So I really have to rework my priorities.

My friend summarized The Happiness Project by Gretchen Rubin to me, and from what I understand it’s about looking at the things in your life that make you less happy and focusing on solving those problems. Each month of the year had a broad focus and several specific daily goals. I like this idea of doing little things to make yourself happier, to feel more satisfied in your life.

With that in mind, I’ve decided to focus on growth in specific areas over the next few months. The overarching focus of December will be writing because, having failed NaNoWriMo and being basically done with the first semester of my masters, I feel the need to focus more on creative writing.

These are my (somewhat) more specific goals for December:

Write every day—pretty straightforward, I think

Cultivate writing time—it’s so easy for other things to eat into your writing time, and it can be really hard to protect it. Even people who respect that you need time to write might not understand just how much time you need. That it’s not always easy to write even one hundred words, and that part of your writing time is getting yourself into the write headspace. And that the focus that took hours to achieve can sometimes be shattered by someone asking you the time, by loud birds, or something on TV. I like to work at night, because my parents were always early to bed and early to rise, so night was when I was guaranteed to have time to myself. I don’t know if I was always a night person or if upbringing turned me into one, but night is the best time for me to write.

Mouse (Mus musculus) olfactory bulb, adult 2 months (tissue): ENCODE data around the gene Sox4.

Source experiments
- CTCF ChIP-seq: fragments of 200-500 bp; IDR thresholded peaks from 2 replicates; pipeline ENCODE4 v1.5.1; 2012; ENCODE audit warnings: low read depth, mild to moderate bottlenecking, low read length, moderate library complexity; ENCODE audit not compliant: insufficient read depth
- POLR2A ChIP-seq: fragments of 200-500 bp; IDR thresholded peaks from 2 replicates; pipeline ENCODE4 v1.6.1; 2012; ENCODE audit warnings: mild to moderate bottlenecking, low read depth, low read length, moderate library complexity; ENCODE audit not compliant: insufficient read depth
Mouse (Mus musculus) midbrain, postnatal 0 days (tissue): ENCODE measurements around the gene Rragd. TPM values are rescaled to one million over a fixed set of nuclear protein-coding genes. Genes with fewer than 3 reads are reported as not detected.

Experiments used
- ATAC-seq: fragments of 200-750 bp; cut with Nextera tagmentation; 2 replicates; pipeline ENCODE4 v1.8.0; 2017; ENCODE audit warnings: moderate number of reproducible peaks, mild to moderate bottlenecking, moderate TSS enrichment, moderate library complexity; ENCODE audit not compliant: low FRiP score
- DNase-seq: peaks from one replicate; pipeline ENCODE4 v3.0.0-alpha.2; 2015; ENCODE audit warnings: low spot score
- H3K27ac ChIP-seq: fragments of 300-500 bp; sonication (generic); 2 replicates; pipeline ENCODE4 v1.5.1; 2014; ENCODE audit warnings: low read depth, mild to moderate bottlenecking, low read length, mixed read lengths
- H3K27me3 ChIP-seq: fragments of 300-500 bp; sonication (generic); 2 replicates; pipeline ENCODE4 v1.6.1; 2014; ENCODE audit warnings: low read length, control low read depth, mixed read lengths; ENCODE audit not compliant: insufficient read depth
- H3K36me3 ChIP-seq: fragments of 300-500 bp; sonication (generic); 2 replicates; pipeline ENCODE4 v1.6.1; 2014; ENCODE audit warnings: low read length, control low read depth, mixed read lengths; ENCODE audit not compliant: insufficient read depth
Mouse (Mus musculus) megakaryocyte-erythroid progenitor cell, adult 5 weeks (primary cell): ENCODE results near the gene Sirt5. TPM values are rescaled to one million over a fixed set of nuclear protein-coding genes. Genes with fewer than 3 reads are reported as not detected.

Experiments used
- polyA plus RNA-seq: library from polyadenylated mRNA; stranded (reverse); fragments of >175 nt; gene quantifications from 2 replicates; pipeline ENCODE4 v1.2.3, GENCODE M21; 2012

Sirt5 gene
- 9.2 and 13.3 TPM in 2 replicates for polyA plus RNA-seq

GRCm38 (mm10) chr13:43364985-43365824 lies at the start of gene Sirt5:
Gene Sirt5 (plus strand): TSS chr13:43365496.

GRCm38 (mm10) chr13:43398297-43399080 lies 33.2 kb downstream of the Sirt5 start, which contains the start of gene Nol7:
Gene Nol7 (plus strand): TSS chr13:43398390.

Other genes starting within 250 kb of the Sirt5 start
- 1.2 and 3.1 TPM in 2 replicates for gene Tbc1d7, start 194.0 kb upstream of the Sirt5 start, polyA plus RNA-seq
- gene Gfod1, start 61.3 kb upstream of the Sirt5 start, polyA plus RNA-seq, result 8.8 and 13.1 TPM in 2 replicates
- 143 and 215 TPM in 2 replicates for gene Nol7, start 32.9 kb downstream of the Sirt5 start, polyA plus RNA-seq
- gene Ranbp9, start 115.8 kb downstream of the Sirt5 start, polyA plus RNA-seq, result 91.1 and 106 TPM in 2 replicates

Cultivate a writing space—focus shattering is part of why finding the right space to write in is very important. For me, the ideal place is quiet and removed from other people. I like to watch reruns of TV shows that I’ve seen a million times before while I write. I find music really distracting to write along with—though I do like to listen to music before writing sometimes to get myself into particular frames of mind.

Challenge myself creatively—also pretty self-explanatory, I think.

Put my writing out there—I’m a reserved writer. I don’t really like to give people access to my stories until they’re finished. I’m also a perfectionist. So this goal is to essentially make me get over myself. I’ll be talking a bit about the various online writing communities that I plan to try out in future posts.